Rio de Janeiro

Oct 16, 2014 - National Geographic Explorer

Rio de Janeiro
Confeitaria Colombo, Rio de Janeirio

The early risers were on deck at first light to experience arriving in Rio from the sea. They were rewarded with partly cloudy skies and the morning mist to move past Sugar Loaf Mountain into Guanabara Bay and, a bit later, seeing Corcovado with the famous Christ the Redeemer Statue. Alas, or perhaps not, both Sugar Loaf and Corcovado were partly covered by clouds. But we saw the Rio-Niteroi Ferries crossing the bay and then heard the roar of the 737s and the “Ponte Aerea,” or shuttle flights, between Sao Paulo and Rio starting at 6:00 a.m. In the north part of the bay one saw the many cargo ships and the traffic on the Rio-Niteroi Bridge. The “Magnificent City” or “Cidade Maravilhosa” then was opened to us.

Of the various options, one group visited the Golden Lion Tamarin reserve and was rewarded with some spectacular close-up views and good photos of this endangered species. Many of us took the Corcovado excursion. We climbed through the Tijuca Forest on the old rail cog train (seeing the “jaca” fruit trees and some saw small monkeys) with five short stops before the top of the mountain. Bathed in clouds and mist, the Christ figure became visible to all and we got an occasional view of panoramic Rio below.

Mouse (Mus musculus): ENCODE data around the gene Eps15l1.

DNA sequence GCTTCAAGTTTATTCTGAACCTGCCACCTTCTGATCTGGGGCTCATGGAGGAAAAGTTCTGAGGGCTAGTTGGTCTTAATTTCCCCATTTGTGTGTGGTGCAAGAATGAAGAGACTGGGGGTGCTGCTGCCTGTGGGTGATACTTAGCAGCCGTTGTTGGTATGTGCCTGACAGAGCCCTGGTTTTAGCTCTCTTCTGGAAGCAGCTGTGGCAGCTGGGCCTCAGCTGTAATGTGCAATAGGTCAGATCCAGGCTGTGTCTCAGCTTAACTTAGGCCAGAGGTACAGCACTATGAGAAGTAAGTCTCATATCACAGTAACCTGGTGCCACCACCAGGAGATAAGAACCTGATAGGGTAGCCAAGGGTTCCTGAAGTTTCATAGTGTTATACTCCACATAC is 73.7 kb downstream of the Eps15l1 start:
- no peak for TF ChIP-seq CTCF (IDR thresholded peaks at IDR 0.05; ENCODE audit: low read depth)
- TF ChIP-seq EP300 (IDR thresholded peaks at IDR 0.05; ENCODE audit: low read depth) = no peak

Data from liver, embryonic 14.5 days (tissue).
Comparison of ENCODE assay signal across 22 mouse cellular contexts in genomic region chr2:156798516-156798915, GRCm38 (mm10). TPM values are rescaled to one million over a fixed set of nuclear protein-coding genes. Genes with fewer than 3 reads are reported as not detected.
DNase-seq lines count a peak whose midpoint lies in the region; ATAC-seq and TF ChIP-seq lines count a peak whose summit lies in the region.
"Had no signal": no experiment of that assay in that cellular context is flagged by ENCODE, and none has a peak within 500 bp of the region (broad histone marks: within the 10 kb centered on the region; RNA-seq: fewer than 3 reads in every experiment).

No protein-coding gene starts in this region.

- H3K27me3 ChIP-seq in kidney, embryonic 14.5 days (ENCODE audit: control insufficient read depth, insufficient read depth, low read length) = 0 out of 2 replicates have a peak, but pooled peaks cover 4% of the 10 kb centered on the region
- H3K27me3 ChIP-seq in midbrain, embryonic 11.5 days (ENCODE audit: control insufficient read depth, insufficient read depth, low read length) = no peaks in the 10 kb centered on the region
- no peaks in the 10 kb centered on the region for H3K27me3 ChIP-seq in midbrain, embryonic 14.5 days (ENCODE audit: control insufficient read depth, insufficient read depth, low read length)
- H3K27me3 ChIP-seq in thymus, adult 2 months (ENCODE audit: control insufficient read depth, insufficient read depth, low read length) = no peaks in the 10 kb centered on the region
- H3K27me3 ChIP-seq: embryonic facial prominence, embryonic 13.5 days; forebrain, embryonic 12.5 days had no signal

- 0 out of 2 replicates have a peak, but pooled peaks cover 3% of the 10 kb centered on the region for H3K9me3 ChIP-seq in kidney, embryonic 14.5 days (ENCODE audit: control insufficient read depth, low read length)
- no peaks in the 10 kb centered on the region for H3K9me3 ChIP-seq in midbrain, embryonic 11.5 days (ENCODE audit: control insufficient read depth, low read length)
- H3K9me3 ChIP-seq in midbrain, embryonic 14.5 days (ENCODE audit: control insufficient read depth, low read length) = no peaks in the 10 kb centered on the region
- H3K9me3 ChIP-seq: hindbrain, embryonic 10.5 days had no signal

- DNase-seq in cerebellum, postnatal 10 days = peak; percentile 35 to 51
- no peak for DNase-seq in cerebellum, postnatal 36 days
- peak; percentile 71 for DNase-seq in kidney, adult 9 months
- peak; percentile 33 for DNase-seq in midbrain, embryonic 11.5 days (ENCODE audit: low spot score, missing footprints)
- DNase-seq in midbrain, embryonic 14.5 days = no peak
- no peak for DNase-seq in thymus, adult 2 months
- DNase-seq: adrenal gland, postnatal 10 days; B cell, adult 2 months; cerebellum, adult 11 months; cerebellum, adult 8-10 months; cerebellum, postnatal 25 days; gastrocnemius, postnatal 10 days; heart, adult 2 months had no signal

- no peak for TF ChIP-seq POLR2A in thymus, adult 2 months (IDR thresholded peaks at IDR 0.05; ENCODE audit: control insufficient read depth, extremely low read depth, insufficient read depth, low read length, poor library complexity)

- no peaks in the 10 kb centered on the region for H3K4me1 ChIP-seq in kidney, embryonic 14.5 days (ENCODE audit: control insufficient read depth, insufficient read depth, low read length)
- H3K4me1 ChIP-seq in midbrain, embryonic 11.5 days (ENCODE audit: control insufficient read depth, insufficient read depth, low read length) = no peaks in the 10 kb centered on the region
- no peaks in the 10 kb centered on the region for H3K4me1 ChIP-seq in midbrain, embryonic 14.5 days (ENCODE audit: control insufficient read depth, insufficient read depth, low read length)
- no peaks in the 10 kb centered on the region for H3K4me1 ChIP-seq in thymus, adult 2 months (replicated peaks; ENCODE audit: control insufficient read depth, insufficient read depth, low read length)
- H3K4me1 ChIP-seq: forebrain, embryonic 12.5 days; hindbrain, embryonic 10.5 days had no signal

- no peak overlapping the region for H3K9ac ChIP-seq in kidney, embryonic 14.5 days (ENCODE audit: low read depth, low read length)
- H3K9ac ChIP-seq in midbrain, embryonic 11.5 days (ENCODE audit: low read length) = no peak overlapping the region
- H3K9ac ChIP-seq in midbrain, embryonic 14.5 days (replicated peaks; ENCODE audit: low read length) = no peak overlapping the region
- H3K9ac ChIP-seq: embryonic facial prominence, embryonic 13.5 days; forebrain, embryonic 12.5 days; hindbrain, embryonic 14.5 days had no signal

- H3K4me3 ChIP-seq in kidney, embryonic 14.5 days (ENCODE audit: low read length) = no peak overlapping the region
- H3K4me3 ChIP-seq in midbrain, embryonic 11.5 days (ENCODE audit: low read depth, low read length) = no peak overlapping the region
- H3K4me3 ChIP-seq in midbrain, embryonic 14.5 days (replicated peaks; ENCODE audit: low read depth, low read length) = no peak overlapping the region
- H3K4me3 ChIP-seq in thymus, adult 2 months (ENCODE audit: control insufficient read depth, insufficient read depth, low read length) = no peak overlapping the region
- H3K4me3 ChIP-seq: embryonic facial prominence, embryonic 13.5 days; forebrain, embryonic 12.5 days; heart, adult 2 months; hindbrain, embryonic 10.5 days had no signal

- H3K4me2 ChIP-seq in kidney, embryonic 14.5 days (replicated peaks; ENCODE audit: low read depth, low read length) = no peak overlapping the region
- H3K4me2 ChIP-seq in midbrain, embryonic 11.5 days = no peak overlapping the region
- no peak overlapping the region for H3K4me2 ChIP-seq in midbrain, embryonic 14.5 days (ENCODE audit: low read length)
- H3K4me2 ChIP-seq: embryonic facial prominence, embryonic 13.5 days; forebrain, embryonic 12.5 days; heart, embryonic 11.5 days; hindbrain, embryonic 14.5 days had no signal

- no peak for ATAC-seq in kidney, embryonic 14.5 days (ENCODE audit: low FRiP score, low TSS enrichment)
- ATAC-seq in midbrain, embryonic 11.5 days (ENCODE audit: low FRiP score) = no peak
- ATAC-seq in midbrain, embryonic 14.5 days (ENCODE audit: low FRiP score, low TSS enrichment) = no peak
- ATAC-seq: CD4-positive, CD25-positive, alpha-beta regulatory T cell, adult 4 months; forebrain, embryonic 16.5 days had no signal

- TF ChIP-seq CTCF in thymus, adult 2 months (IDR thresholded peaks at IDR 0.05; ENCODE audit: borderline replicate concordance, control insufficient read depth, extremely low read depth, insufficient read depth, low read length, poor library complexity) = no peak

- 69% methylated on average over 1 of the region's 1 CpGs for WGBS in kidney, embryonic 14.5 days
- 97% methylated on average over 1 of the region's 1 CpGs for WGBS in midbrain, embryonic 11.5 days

And in the afternoon we had a fun trip to Sugar Loaf Mountain. The cable car took us first to Urca Mountain (where we saw several Marmosets scrambling for morsels falling from the tables in the café) and then the ride on up to Sugar Loaf in the modern, glass-enclosed cable car. The view from the top is unparalleled – the crescent of Copacabana to the left, the Christ statue in front of us beyond Botafogo Bay and the yacht club, and Flamengo Beach and Santos Dumont Airport to the right. Downtown Rio with its skyscrapers is in the distance a bit beyond.

That evening there was a terrific evening set up by Musicologist Jacob Edgar at the Scenarium Nightclub in the old Lapa section of Rio. The atmosphere of contemporary Rio night life surrounded us as we walked through the crowded streets of Lapa, the cafes and bars brimming full of “Cariocas” out on a night on the town. Songstress Teresina Cristina entertained us with cool samba and all danced and enjoyed that Brazilian favorite cocktail the “Caipirinha.” So ended the first busy day in Rio and we looked forward to a second day as fun as the first.


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About the Author

Mark Curran

Mark Curran

Cultural Specialist

Mark Curran taught Spanish and Portuguese languages and their respective cultures at Arizona State University for 43 years. His studies, travel, research, and teaching have been in Brazil, Colombia, Guatemala, Honduras, Mexico, Peru, Portugal, Spain, Uruguay, and Argentina.

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